Plato's Views On Life And Death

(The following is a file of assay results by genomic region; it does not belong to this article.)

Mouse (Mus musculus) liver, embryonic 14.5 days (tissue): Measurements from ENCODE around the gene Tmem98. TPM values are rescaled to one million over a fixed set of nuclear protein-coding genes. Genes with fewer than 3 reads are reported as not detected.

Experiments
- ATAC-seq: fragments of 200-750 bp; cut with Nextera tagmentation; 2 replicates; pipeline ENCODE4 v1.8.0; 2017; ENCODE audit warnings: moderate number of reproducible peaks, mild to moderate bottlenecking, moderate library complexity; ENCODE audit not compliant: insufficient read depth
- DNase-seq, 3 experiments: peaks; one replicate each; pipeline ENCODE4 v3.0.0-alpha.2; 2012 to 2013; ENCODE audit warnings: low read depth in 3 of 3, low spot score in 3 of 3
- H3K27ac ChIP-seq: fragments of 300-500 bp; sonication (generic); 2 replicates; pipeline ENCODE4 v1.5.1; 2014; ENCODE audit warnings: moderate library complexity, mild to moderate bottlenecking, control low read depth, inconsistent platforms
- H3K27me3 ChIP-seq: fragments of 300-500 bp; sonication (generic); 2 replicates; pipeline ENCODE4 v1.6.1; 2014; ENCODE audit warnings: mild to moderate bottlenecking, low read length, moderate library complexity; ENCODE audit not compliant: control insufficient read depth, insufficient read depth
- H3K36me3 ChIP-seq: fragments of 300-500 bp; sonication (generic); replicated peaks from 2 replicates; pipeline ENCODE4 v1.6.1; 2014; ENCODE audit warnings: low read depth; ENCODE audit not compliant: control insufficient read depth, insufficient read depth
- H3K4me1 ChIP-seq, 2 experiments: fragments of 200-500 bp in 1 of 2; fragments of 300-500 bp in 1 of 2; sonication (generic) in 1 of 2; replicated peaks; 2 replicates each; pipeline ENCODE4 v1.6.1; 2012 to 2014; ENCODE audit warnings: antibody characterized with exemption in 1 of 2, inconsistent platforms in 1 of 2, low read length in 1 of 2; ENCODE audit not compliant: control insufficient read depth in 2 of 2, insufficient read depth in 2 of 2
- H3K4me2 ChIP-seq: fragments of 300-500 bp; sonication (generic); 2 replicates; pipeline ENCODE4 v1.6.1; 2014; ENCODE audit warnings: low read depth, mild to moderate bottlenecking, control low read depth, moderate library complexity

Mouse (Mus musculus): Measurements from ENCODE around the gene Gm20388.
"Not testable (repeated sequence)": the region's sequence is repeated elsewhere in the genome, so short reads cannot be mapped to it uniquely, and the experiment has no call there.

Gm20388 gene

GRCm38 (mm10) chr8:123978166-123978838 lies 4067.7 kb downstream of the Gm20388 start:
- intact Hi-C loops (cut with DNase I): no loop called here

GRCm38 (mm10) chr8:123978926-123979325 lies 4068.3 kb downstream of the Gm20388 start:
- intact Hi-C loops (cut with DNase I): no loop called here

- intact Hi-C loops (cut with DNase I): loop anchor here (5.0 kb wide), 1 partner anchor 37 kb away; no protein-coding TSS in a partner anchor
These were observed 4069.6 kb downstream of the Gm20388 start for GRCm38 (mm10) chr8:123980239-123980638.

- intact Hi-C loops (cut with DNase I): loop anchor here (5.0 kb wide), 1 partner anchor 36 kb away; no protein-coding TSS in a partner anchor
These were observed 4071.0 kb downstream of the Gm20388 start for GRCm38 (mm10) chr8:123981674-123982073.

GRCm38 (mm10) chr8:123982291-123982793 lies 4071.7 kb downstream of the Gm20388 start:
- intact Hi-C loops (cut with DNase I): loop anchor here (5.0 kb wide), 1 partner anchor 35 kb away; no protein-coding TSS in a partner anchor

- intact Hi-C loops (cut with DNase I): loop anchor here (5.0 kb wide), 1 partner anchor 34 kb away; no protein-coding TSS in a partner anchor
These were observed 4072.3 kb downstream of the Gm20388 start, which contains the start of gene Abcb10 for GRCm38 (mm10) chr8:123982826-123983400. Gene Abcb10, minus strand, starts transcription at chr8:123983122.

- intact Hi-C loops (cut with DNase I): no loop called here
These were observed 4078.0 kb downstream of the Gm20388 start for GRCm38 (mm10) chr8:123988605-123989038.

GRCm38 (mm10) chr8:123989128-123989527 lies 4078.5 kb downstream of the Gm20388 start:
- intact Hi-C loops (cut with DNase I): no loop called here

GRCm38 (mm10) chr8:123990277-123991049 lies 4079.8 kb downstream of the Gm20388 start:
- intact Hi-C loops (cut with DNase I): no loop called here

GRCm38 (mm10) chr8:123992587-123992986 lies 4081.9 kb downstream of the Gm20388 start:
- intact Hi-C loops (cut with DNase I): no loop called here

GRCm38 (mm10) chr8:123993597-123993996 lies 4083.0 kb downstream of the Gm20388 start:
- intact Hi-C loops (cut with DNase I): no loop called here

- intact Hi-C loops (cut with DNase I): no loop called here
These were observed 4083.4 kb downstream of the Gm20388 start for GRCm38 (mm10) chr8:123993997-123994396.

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Human thought is recognized as a most powerful tool. And like other tools, human thought constantly needs to be sharpened by abstract ideas (the Forms) to keep its edge. Plato, for instance, recognized the importance of knowledge and utilized it to confront underlining questions and issues in the physical and non-physical world. By focusing on nonphysical forms as a means to the truth, Plato uniquely analyzes the true implications of life and death. Plato applies his personal viewpoints on the connection between soul and body in order to direct people towards an appropriate approach to life and prepare them for what to expect after. After much conversation with others, Plato created his own firm ideals about the topics of life and death that I am later going to compare to my own. Philosophers are known to be avid seekers of knowledge, but not all knowledge is sought to be “good”. Differences arise in the validity of knowledge by the way it is introduced to a person. At the one end of the spectrum is false knowledge which is acquired through the senses. The reason knowledge from the five senses is viewed as false by Plato is because it can change from one person to the next. For instance, a person could be seen as tall to one and rather short to another. The changes in perceptions evoke differences of how a person could understand a physical aspect. As a result, false perceptions from the senses hinder physical concepts from becoming true knowledge. By supporting the idea of
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